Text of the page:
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CSRC headquarters in Beijing
CSRC headquarters in Beijing

China Plans Easing Foreign Holding

China Plans Easing Foreign Holding

China plans to allow global banks to take a stake of up to 51% in their onshore securities ventures for the first time and tie up with local non-financial firms, people familiar with the matter said.
The move, if implemented, would form a key part of China’s pledge to ease foreign ownership curbs and would allow banks including Credit Suisse, Goldman Sachs, JPMorgan and UBS to bolster their presence in securities business–from underwriting to trading—in the world’s second-largest economy, Reuters reported.
Currently, western banks can only own up to 49% of their Chinese securities joint ventures. That lack of control and limited contribution to revenue has long been a source of frustration.
The plan to ease ownership restrictions comes as Beijing faces mounting pressure from western governments and business lobbies to remove investment barriers and onerous regulations that hobble foreign firms from operating in its markets.
China Securities Regulatory Commission officials have informally allowed some foreign banks to work on their onshore strategies with the planned easing of equity holding restrictions in mind, two of the people said.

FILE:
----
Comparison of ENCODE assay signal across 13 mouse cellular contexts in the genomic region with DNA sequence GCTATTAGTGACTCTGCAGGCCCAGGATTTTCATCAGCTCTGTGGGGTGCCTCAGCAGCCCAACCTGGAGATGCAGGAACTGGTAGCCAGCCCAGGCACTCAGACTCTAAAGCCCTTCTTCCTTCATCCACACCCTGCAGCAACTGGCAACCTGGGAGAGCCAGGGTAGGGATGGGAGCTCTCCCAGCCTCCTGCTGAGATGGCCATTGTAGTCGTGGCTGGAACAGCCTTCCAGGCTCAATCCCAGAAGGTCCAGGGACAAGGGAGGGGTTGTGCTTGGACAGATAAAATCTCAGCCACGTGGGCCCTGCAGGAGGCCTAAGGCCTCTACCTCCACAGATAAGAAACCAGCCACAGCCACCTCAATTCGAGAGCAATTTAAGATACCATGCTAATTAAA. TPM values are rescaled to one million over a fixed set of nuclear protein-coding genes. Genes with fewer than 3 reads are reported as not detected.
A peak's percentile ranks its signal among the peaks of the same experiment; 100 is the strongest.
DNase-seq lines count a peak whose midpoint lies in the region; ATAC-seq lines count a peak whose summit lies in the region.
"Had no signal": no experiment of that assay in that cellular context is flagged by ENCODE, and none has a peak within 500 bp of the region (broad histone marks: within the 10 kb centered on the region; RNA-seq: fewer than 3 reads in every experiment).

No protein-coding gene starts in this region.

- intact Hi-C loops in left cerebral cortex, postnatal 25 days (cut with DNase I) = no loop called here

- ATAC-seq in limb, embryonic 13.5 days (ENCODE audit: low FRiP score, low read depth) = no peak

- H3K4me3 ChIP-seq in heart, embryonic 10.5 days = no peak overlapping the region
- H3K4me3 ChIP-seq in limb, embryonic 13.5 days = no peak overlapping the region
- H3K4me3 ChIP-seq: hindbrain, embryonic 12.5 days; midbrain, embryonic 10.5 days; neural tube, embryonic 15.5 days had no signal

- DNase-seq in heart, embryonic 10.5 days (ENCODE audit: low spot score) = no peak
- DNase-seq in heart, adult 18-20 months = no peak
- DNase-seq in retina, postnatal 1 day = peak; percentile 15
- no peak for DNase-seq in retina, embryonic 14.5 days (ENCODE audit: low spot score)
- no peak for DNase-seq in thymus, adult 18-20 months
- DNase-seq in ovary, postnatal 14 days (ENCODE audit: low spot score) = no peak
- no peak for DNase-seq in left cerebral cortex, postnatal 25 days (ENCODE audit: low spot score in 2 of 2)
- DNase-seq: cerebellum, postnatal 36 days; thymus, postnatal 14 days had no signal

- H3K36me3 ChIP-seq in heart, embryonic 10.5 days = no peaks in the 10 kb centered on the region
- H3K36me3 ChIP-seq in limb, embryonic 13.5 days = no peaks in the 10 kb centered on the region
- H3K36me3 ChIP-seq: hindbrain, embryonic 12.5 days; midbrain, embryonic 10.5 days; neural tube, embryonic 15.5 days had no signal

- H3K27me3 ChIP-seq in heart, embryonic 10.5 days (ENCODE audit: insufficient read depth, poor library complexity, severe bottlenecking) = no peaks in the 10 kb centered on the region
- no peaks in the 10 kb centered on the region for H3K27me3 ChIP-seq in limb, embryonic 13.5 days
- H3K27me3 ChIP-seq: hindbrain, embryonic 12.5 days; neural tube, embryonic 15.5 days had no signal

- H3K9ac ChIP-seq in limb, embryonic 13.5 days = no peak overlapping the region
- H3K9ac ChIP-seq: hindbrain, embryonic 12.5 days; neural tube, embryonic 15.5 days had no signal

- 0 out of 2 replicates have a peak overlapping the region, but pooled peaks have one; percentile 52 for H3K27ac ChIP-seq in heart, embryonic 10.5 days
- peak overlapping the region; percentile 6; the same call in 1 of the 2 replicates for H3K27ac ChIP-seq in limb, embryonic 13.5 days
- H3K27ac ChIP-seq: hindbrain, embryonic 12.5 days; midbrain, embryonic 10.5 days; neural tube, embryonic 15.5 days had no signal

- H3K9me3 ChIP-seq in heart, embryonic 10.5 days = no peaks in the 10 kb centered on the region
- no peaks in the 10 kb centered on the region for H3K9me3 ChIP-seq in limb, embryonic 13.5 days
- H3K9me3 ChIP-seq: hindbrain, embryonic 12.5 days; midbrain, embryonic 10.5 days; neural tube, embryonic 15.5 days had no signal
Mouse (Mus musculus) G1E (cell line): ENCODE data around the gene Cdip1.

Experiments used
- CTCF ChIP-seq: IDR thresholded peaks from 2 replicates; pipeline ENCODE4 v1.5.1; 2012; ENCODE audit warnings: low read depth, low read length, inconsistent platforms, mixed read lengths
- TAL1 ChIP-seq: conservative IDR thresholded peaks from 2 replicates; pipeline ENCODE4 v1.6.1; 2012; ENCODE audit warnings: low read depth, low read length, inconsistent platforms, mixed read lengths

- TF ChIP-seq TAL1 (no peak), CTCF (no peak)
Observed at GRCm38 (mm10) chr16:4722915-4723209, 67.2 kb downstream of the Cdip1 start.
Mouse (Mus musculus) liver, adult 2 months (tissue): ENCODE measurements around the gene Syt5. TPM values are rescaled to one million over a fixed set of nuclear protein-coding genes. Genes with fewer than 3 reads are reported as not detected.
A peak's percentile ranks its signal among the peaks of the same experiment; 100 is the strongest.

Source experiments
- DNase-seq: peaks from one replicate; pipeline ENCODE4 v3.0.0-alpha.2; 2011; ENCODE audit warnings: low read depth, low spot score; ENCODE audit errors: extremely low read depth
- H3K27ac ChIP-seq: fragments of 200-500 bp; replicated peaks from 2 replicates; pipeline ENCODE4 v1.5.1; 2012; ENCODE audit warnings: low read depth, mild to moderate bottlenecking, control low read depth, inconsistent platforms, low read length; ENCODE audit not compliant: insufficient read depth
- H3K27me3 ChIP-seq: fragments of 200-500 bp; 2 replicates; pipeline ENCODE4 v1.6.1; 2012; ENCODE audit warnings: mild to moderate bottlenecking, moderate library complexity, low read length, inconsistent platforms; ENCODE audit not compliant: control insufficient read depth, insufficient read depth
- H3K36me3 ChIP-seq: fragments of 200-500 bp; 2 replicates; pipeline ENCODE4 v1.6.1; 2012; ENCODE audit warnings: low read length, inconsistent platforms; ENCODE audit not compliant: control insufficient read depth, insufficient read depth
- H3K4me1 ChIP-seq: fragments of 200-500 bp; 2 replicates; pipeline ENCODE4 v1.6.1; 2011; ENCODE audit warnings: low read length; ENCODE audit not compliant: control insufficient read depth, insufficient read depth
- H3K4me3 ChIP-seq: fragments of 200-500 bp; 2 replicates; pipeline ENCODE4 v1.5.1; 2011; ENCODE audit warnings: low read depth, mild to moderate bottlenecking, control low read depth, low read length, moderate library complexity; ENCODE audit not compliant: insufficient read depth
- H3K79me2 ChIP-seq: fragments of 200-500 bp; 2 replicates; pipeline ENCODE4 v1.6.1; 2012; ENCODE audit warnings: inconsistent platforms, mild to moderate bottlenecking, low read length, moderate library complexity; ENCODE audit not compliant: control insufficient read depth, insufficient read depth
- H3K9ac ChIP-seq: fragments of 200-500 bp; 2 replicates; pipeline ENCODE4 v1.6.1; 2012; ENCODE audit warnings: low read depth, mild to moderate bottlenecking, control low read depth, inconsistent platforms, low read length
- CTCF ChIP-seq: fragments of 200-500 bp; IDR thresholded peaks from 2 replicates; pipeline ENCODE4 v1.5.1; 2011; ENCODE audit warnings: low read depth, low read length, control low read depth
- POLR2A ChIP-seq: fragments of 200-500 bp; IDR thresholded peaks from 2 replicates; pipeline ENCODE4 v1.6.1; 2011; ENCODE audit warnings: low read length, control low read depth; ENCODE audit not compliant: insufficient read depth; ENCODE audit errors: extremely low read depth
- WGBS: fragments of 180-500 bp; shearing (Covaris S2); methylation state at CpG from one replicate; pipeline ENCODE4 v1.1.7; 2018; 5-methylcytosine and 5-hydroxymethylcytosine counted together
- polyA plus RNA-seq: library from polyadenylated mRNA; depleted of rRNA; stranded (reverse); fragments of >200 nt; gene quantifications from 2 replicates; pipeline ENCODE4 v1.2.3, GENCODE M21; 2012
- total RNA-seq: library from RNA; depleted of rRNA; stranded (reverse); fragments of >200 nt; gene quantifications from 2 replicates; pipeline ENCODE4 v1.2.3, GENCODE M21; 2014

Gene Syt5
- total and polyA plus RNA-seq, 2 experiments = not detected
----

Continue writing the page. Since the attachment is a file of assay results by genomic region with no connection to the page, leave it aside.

The details of the plan to give majority control to foreign banks are expected to be finalized and announced once approved by the state council, they said, declining to be named due to the sensitivity of the issue.
News of Beijing’s possible easing of ownership restrictions in the securities sector comes as US President Donald Trump is set to visit China as part of his five-nation Asia trip.
Trump’s visit to China, which starts on Wednesday, comes amid frustration in parts of the US business community, including finance, over discriminatory Chinese policies and market access restrictions in various sectors.
The CSRC, which has been encouraging foreign investment in its bond and stock markets as part of broader efforts to deregulate capital markets, did not immediately respond to an emailed request for comment on Tuesday.
“We continue to evaluate viable options to strengthen our position in China in order to better serve our clients,” said a spokeswoman for JPMorgan, which in December sold its 33% holding in a China securities venture to its local partner.
JPMorgan, whose other financial services in China include corporate banking and asset management, is in talks to set up a new partnership in China, people with knowledge of the matter have previously told Reuters.

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